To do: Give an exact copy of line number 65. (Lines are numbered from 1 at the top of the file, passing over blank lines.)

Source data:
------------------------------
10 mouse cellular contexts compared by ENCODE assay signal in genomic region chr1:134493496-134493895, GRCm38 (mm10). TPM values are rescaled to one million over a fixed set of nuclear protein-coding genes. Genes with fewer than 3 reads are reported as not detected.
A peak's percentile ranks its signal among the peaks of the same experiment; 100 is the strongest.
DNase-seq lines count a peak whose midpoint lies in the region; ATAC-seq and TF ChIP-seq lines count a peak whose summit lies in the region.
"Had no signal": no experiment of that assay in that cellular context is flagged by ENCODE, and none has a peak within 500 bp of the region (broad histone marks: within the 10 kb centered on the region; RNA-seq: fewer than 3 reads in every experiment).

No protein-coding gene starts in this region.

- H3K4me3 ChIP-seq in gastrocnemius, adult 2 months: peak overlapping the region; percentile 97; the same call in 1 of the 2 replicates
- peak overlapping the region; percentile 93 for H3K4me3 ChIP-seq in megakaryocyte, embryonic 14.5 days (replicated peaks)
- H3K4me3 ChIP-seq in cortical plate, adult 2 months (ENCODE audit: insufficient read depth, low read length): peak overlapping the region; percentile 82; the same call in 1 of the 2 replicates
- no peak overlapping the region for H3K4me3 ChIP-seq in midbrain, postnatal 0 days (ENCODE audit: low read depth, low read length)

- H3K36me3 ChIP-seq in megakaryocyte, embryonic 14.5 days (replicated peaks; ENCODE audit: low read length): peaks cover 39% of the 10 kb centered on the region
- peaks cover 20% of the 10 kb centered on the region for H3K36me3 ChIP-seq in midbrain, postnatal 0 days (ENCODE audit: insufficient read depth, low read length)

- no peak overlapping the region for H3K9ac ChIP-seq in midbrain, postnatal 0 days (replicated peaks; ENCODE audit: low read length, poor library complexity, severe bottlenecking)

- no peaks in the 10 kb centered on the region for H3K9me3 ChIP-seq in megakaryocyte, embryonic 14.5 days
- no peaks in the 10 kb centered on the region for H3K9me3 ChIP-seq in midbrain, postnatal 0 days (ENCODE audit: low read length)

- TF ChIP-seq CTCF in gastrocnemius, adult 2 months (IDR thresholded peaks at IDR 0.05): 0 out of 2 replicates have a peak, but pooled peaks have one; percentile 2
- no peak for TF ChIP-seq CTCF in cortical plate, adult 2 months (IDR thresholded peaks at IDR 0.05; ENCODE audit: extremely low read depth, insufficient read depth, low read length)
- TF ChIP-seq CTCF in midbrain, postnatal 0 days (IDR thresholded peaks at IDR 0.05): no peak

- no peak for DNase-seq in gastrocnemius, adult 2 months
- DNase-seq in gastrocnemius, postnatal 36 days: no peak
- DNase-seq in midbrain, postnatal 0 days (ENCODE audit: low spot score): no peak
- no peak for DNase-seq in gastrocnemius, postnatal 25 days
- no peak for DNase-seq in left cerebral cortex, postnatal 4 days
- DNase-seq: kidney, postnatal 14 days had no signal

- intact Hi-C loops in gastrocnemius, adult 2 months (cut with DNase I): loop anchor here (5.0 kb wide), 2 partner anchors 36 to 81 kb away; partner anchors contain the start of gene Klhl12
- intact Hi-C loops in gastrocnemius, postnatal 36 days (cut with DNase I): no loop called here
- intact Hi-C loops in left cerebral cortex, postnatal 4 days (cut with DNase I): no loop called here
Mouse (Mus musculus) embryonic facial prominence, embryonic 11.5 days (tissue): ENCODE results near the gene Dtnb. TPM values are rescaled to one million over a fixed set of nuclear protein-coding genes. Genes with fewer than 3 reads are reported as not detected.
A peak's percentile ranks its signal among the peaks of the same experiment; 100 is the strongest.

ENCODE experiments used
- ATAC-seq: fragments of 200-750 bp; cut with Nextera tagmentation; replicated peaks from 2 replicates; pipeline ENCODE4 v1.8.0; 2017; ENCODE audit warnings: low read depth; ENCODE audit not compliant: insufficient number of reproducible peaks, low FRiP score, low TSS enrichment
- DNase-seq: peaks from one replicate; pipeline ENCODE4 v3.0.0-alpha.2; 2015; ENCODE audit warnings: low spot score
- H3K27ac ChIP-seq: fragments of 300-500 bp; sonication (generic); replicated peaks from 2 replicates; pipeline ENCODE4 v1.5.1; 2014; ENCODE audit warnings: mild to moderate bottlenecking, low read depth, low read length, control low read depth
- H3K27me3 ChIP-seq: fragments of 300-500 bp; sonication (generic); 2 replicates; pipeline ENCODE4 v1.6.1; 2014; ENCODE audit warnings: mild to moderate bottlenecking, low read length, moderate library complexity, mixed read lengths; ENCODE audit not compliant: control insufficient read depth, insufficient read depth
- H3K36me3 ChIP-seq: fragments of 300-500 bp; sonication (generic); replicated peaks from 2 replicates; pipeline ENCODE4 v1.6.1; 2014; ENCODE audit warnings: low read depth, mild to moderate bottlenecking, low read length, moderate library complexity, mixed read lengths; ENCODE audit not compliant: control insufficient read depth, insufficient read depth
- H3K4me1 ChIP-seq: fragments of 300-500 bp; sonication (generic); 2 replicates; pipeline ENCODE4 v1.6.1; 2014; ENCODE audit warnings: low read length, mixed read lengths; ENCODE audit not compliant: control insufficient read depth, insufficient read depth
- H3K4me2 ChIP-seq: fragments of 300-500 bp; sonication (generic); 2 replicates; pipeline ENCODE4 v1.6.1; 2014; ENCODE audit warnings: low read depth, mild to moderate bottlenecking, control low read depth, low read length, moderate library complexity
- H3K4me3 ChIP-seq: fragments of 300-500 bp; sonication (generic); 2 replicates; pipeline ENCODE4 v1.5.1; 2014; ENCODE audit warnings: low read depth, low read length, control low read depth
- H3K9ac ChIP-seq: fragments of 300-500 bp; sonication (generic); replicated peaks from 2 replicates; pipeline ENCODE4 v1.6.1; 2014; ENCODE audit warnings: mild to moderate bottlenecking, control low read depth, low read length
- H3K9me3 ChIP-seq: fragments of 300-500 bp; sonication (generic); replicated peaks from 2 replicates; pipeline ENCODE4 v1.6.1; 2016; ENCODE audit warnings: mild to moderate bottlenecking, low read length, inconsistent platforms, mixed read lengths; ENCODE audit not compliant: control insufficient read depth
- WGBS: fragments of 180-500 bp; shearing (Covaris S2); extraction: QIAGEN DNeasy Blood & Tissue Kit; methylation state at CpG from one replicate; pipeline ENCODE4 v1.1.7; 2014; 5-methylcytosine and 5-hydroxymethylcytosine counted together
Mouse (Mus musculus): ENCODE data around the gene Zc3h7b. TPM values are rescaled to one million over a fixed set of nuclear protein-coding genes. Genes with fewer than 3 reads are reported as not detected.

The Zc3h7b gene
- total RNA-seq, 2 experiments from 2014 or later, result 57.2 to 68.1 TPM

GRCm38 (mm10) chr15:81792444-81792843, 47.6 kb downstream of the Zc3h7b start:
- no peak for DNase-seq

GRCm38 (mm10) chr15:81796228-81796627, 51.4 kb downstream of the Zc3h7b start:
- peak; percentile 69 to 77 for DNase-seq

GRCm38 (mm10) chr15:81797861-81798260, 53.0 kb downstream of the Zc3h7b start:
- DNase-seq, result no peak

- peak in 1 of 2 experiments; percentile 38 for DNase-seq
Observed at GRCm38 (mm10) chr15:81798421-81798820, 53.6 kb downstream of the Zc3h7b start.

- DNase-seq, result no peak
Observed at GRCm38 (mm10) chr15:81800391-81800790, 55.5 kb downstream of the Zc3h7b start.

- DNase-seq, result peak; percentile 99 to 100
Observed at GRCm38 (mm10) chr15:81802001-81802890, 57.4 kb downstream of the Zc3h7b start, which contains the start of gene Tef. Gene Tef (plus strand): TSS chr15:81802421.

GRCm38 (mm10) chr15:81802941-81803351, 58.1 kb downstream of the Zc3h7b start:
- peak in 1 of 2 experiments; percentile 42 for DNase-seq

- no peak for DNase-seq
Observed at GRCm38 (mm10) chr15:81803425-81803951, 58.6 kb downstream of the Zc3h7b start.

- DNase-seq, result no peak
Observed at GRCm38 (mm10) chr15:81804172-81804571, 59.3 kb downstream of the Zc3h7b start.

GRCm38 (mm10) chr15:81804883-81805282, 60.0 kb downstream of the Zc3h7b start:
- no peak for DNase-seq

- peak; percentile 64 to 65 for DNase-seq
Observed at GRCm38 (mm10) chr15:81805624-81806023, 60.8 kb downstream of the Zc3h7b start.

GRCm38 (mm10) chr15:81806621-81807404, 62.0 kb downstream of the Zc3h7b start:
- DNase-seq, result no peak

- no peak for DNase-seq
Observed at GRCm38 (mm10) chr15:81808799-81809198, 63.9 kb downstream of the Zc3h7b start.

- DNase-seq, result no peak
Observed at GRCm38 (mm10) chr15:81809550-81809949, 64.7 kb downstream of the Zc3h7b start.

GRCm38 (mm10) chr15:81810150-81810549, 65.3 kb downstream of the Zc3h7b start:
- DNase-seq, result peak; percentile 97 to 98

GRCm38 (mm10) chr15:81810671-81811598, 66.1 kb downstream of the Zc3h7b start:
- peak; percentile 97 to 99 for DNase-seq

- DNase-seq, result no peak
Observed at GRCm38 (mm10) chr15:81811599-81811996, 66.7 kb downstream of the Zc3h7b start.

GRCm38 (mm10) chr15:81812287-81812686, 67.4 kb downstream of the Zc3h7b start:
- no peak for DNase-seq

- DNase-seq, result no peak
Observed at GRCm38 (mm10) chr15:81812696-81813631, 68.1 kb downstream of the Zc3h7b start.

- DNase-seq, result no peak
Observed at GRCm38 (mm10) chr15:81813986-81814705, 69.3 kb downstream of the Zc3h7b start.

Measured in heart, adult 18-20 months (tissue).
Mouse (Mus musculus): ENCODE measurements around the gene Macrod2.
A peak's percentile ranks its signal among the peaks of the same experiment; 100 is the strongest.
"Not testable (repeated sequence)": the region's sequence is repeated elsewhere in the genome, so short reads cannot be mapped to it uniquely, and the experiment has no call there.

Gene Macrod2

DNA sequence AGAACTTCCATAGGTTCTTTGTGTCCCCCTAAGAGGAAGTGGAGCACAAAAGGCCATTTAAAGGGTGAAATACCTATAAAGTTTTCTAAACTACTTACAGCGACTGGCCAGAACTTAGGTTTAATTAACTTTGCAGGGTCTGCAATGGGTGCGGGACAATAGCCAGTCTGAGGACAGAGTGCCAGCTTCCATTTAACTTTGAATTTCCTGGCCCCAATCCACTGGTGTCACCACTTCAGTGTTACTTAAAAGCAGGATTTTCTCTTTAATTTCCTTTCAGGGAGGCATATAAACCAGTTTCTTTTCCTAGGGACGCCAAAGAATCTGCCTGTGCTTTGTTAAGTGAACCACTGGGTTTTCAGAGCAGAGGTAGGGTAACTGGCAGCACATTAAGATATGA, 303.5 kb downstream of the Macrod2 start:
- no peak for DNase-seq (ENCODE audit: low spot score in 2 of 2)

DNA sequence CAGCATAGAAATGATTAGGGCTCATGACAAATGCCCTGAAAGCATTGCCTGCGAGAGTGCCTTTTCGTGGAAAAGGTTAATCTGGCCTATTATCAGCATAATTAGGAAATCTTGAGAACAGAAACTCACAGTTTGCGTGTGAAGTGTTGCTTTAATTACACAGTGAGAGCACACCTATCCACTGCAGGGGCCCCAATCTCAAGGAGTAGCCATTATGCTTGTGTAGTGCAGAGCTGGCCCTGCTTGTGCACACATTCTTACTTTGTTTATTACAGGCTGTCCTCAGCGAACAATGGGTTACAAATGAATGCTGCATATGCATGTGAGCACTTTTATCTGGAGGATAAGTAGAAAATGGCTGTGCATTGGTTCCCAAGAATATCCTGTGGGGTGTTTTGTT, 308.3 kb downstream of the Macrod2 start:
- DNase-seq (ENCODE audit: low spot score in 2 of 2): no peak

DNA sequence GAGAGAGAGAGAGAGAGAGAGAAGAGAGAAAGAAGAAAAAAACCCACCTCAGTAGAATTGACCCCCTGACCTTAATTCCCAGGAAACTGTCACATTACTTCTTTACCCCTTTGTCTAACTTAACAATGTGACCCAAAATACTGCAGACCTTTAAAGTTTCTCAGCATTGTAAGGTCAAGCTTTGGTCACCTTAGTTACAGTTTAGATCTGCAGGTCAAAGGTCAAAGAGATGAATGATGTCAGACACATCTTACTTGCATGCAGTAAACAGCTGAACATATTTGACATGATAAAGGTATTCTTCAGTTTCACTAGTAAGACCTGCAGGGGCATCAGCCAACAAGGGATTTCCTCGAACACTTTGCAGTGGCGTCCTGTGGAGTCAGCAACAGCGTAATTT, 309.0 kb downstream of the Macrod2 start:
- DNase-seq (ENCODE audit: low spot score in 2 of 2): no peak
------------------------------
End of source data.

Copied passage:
Observed at GRCm38 (mm10) chr15:81805624-81806023, 60.8 kb downstream of the Zc3h7b start.